At 1 PM on Saturday, August 29, I will be at the Books-A-Million store in West Lebanon, NH, to sign books and say hi to readers. Please stop by if you’re in the area! It’s a great store. We will be celebrating the release of KEEPER’S REACH, my latest Sharpe & Donovan novel.
P.S. I originally said August 30 but that’s the date of my nephew and his wife’s baby shower!
Creating Father Finian Bracken in my Sharpe & Donovan romantic suspense series has been incredibly rewarding for me as a writer. I love that so many readers have written to me about how much they enjoy this rather unusual Irish priest. He plays a role in each of the Sharpe & Donovan novels, starting with SAINT’S GATE and now in KEEPER’S REACH (out tomorrow). A widower who lost his wife and daughters in a sailing mishap and a “whiskey man” with his twin brother, Declan, Finian entered the priesthood in his thirties. Not incidentally, Colin Donovan, an FBI agent and one of Finian’s best friends, thinks he looks like Bono. Finian is serving a small parish in Colin’s hometown, a struggling Maine fishing village. He’s a confidante of dangerous men with dangerous jobs, as well as a certain ex-nun, Emma Sharpe, now an FBI agent herself.
I was on a personal writing retreat on the southwest Irish coast, grappling with Finian’s character as he took shape in SAINT’S GATE. I ended up wandering to a historic cemetery, with a holy well and the ruins of a church named for Saint Finian, an early Irish saint. Emma Sharpe and Finian Bracken visit the holy well. It’s quite a spot! In the photos, you can see the steep, very old steps behind me. They lead straight up to the graveyard. And I do mean straight up!
This is such a moving spot on the southwest Irish coast, offering a perspective on time and place that has stayed with me to this day. What’s next for Finian Bracken? I’m writing LIAR’S KEY now, so we shall see.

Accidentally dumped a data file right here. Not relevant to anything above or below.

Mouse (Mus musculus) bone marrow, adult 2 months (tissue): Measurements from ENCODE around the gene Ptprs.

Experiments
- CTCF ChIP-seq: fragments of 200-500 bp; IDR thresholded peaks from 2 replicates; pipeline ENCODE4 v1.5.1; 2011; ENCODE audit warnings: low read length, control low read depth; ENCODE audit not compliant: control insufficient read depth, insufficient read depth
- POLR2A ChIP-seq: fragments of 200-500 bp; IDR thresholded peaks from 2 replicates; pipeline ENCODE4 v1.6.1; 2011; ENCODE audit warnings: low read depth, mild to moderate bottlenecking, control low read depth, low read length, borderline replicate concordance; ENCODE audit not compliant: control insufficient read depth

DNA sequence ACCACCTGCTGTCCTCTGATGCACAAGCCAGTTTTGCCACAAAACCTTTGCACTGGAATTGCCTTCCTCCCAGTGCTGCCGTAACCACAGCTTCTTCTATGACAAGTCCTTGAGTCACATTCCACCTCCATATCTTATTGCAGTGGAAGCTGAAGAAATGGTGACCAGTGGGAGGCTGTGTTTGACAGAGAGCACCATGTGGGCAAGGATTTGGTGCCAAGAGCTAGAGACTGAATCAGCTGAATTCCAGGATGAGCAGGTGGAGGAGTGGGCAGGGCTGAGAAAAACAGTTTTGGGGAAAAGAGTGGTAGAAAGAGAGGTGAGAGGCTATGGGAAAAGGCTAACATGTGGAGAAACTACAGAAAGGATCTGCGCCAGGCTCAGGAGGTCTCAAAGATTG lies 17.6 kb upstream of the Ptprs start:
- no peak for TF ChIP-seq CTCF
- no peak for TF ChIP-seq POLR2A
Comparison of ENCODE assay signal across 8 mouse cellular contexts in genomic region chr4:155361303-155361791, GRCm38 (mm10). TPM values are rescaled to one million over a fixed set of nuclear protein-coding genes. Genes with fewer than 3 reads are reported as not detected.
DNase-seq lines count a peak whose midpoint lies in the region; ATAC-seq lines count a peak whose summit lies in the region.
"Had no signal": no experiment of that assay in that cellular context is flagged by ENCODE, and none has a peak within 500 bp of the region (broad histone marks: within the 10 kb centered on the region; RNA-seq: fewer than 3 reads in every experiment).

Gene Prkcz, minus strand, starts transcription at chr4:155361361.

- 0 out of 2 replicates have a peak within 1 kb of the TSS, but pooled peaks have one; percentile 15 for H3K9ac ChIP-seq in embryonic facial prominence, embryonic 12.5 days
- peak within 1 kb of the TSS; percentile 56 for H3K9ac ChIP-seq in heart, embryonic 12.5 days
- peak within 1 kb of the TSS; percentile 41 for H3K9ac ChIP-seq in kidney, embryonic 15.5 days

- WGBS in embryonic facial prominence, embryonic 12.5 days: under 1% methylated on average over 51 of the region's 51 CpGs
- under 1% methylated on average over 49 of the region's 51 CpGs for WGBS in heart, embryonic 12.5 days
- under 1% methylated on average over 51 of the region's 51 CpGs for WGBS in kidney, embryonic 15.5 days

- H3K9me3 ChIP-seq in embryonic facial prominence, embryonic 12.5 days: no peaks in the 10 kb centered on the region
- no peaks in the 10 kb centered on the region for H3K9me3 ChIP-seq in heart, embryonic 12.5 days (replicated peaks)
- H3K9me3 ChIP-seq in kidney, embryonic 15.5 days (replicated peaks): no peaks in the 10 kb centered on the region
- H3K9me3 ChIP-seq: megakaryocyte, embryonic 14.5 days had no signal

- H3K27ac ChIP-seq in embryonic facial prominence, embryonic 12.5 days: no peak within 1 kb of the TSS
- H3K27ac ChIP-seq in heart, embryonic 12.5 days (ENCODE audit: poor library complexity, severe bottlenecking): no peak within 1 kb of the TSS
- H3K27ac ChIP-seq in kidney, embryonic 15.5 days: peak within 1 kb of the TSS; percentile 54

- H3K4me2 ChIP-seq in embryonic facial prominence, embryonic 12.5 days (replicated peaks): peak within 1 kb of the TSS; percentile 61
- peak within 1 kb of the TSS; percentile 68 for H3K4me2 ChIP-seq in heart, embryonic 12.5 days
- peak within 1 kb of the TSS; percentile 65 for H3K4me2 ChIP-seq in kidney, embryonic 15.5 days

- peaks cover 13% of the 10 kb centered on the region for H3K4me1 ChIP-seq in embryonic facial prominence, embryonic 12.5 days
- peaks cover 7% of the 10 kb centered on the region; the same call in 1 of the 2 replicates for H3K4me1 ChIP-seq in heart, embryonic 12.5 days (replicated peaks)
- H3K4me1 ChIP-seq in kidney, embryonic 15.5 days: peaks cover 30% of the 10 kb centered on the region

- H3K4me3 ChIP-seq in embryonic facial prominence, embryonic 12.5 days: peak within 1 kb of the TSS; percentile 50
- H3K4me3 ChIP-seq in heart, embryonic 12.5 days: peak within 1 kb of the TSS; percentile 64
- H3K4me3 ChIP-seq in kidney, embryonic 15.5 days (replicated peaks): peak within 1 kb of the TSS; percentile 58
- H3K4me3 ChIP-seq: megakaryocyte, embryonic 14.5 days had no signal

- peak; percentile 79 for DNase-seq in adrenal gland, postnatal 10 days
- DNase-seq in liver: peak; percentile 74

Take care, and enjoy,
It’s pouring rain here on our hilltop in Vermont. Perfect for reading, and for ordering books for late summer and fall. We’ve posted an excerpt of KEEPER’S REACH (on sale August 25) on my website. Take a look!
Don’t forget to register your preorder for free recipes and a chance to win a basket of Irish-made goodies I selected myself. Click here for all the details:
KEEPER’S REACH opens with Martin Hambly, assistant to mysterious Oliver York, a wealthy Brit who witnessed his parents’ murder when he was eight, carrying amaryllis pots back to the York farm in the Cotswolds. Martin runs into a suspicious FBI agent, and off we go.
Here’s a photo of a Cotswolds church not unlike the one where Hambly and the FBI agent meet.
Have you pre-ordered KEEPER’S REACH, my upcoming Sharpe & Donovan novel? I’m asking because the countdown is on. One lucky fan will WIN an incredible Basket of Irish-Made Gifts! We are also giving everyone who registers their KEEPER’S REACH purchase a KEEPER’S REACH Fall Recipes booklet inspired by my Sharpe & Donovan series.
I loved picking out what to include in the gift basket on my latest trip to Ireland earlier this summer. There I was in shops on the southwest Irish coast, deciding between this beautiful scarf and that beautiful scarf…these scented candles and those scented candles…and bookmarks, a Celtic necklace, a Muckross Bindery journal, a quintessential Irish scarf, spa products…what fun!
Click here for details. I don’t want you to miss out. Do it today!
Thank you and happy reading,
You can read more about KEEPER’S REACH here and register your pre-ordered copy to receive a booklet of recipes and be entered to win Irish-made products I selected myself while in Ireland in June.
In April, Joe and I were able to get away for a quick trip to Holland, where my father was born and raised. We visited one of my cousins in a small village in Noord-Brabant, and we wandered through Keukenhof, famous for its spring flowers. So beautiful! We’ll see what stories this trip inspired.